TV GHOST HUNTER USES 'GHOST VOICE' IN MUSIC
Zak Bagans, the ghost-hunting star of the popular Travel Channel series "Ghost Adventures," is releasing music later this month that he claims includes the voice of a television actor’s ghost.
According to a press release issued on behalf of Bagans and reposted on several websites, “In 1999, actor David Strickland, best known for his role on the NBC sitcom 'Suddenly Susan,' committed suicide in room 20 of the Oasis Motel in Las Vegas. More than a decade later, Zak Bagans, the host and lead investigator for the hit TV series 'Ghost Adventures,' spent hours in that very room attempting to establish communication with Strickland's departed soul. The results of that investigation can be heard on the track 'Room 20' from NecroFusion, the upcoming album from Bagans and musical partner, The Lords of Acid's Praga Khan.”
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According to Bagans, he went to the motel and "after hours of recording sessions... I began communication with mind-blowing responses. One of the responses I got was when I said 'hello' to David, and a male voice who I believe was his, replied 'Hi, Zak.' I asked if he could hear me and he said 'yea.'... I asked him if he knew where he was, and told me the name of the hotel... 'Oasis.' This was one of the most powerful spirit communication sessions I have ever conducted."
Ghost Voices, EVP, and Science
Many ghost hunters, including the "Ghost Adventures" team, use voice recorders in an attempt to capture a supposed ghost voice, or Electronic Voice Phenomena (EVP). Often an investigator will hold the recorder while standing in the middle of a room addressing the supposed spirit, or while walking around. He or she will later go back and review the recordings at high volume, enhancing the audio and listening for any faint murmurs, sounds, or noises which could be interpreted as ghost voices. For example, a ghost hunter may ask out loud, "If there's a spirit here, what's your name?"
Often ghost hunters will get no answer at all; other times, if they wait long enough they’ll hear some random sound that could be interpreted as a faint, mumbled name, such as “Mary.” (Or maybe Terry, Kerry, Larry or Barry -- never mind the fact that, as disembodied spirits, ghosts presumably do not have vocal cords, a tongue or a mouth that would allow them to speak.) One problem with EVP is that microphones are very sensitive and may record anything from someone talking in the next room, to wind blowing, to ordinary random sounds from outside, or even sounds from the ghost hunters themselves.
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There is little mystery about what causes EVP, and it has nothing to do with ghost voices. EVP are created by a well-understood psychological process called apophenia, which cause people to “hear” distinct sounds in random white noise patterns such as the background static in an audio recording.
In her 2005 book "Spook: Science Tackles the Afterlife," Mary Roach described “an experiment in which a group of people were handed paper and pencil and asked to help transcribe what they were told was a faint, poor-quality recording of a lecture. The subjects offered dozens of phrases and even whole sentences they’d managed to make out -- though the tape contained nothing but white noise.”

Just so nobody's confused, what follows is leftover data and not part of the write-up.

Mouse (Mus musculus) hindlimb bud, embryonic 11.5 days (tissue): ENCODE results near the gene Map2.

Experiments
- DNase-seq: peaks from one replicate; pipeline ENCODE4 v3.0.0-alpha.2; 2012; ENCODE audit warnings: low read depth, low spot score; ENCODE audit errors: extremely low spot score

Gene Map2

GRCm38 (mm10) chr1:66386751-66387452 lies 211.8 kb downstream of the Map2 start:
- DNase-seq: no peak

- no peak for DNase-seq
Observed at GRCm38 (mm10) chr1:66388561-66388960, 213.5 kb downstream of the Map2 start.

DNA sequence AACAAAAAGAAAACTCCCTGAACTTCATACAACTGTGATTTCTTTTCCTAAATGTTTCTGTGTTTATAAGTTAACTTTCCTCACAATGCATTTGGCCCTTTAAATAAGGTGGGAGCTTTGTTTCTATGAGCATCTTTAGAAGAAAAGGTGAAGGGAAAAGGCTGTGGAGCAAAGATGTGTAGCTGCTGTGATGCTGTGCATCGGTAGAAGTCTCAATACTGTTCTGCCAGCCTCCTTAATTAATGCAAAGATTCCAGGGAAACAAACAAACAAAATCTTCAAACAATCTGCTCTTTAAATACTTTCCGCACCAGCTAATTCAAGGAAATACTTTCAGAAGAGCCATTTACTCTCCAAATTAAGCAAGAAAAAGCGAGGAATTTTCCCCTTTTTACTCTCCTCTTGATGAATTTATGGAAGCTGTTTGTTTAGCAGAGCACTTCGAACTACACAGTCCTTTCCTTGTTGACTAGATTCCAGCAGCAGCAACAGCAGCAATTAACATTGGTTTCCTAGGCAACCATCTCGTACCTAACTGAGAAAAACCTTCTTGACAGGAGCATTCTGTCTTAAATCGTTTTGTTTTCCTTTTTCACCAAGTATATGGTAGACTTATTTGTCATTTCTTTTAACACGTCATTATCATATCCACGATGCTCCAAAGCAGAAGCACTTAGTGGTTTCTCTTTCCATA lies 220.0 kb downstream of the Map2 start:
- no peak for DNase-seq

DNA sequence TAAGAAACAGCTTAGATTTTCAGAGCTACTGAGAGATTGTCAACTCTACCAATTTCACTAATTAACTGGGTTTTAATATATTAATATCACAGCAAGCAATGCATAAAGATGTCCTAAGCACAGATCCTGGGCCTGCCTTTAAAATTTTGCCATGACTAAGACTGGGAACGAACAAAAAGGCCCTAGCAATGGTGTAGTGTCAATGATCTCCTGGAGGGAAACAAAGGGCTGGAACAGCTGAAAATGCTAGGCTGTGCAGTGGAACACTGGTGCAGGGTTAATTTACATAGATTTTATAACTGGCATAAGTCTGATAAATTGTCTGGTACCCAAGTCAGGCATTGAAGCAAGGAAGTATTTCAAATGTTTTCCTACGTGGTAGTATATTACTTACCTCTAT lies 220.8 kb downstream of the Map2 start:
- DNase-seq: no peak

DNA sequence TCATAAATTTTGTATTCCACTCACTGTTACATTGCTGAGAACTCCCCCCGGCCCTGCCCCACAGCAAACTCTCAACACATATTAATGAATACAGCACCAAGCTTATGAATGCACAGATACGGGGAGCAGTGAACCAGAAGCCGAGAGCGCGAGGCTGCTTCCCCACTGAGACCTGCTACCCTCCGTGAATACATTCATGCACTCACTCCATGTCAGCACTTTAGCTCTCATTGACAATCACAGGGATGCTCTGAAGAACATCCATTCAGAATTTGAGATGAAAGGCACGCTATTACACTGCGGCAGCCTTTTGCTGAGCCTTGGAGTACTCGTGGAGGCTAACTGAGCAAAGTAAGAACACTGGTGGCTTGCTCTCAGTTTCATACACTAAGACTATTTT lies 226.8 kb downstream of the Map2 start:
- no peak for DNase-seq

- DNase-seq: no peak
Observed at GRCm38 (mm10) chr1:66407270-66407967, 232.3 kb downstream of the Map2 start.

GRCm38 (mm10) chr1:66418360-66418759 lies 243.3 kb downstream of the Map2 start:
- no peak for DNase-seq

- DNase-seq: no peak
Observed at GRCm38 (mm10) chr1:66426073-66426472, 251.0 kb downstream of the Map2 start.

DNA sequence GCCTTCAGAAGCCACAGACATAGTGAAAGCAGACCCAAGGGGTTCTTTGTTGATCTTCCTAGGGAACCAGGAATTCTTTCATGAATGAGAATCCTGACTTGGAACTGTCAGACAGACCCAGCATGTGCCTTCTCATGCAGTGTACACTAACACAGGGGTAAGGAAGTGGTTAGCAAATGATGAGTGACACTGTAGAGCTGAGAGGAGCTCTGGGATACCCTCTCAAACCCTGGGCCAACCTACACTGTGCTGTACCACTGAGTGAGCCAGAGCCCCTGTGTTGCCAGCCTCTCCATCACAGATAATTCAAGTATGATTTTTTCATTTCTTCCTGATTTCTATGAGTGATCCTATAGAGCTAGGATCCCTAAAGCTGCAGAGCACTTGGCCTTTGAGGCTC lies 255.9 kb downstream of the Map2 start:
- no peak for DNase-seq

In other words, people hear words and messages in random sounds that aren’t really there, influenced by imagination and suggestion. It’s not necessarily an issue of faking or deception, but instead a common perceptual and cognitive illusion.
Bagans offers no scientific evidence for his claim. But assuming for a moment that Bagans did in fact contact a ghost, how does he know it was actor David Strickland? Several other people are known to have died violently in that Las Vegas hotel, including murderer Theodore Sean Widdowes in 1996 and professional poker player Stu Ungar in 1998.
In fact, given the sketchy area of Las Vegas where the Oasis is located, there might be dozens of people who died nearby by murder, accident or suicide over the years, any or all of whom could presumably haunt the motel. Yet Bagans somehow positively identified a few short, muffled, ambiguous bits of words (what he hears as, “yea,” “Hi Zak,” “Oasis,” etc.) as spoken by Strickland’s ghost.
Proof of Ghosts?
If what Bagans claims is true, he may have a unique opportunity to prove skeptics and scientists wrong and show once and for all that EVP really are ghost voices instead of an auditory illusion. If the sounds that Bagans recorded are indeed the voice of deceased actor David Strickland, it should be easy enough for an audio expert to compare the EVP to voice samples taken from "Suddenly Susan" or any other of Strickland’s television appearances.
Either the sounds that Bagans recorded match Strickland’s voice or they don’t. Strangely, despite being “one of the most powerful spirit communications” Bagans has encountered, such a basic analysis was apparently never done.
EVPs are nothing new; ghost hunters have claimed to record supposed ghost voices for years (either dismissing or ignoring the psychological explanation). However most of the supposed voices are from random, anonymous spirits. Bagans claims that dead man makes a cameo appearance on his upcoming record. It’s unclear how David Strickland’s family feels about his tragic suicide (fueled by the actor’s drug addiction and mental illness) being exploited as entertainment.
Analysis by Benjamin Radford
Tue Oct 9, 2012 07:40 PM ET